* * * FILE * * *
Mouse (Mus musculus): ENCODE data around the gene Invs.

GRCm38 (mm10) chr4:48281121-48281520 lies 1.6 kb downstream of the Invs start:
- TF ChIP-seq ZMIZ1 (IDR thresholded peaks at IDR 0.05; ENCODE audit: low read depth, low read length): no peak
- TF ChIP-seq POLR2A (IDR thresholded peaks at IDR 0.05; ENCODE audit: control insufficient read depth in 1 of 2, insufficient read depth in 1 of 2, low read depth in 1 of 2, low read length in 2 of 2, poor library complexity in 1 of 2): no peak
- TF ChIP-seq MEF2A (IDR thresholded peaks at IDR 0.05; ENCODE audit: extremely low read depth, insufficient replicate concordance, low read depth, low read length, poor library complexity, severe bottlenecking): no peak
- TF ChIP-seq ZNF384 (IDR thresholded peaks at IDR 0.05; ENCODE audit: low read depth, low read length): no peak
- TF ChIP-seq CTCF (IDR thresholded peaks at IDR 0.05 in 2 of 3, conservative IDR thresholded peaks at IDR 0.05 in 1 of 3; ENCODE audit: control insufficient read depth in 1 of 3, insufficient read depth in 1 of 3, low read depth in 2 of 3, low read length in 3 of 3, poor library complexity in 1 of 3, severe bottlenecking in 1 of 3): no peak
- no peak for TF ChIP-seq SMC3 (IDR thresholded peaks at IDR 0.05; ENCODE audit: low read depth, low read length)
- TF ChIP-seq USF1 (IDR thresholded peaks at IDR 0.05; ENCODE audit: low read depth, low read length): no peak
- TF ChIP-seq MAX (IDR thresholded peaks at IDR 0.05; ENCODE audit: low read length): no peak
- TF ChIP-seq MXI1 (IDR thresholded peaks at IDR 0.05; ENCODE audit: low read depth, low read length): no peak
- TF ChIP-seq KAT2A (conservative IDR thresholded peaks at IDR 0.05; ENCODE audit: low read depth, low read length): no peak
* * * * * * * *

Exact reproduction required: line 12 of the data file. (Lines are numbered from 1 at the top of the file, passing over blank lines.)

- TF ChIP-seq KAT2A (conservative IDR thresholded peaks at IDR 0.05; ENCODE audit: low read depth, low read length): no peak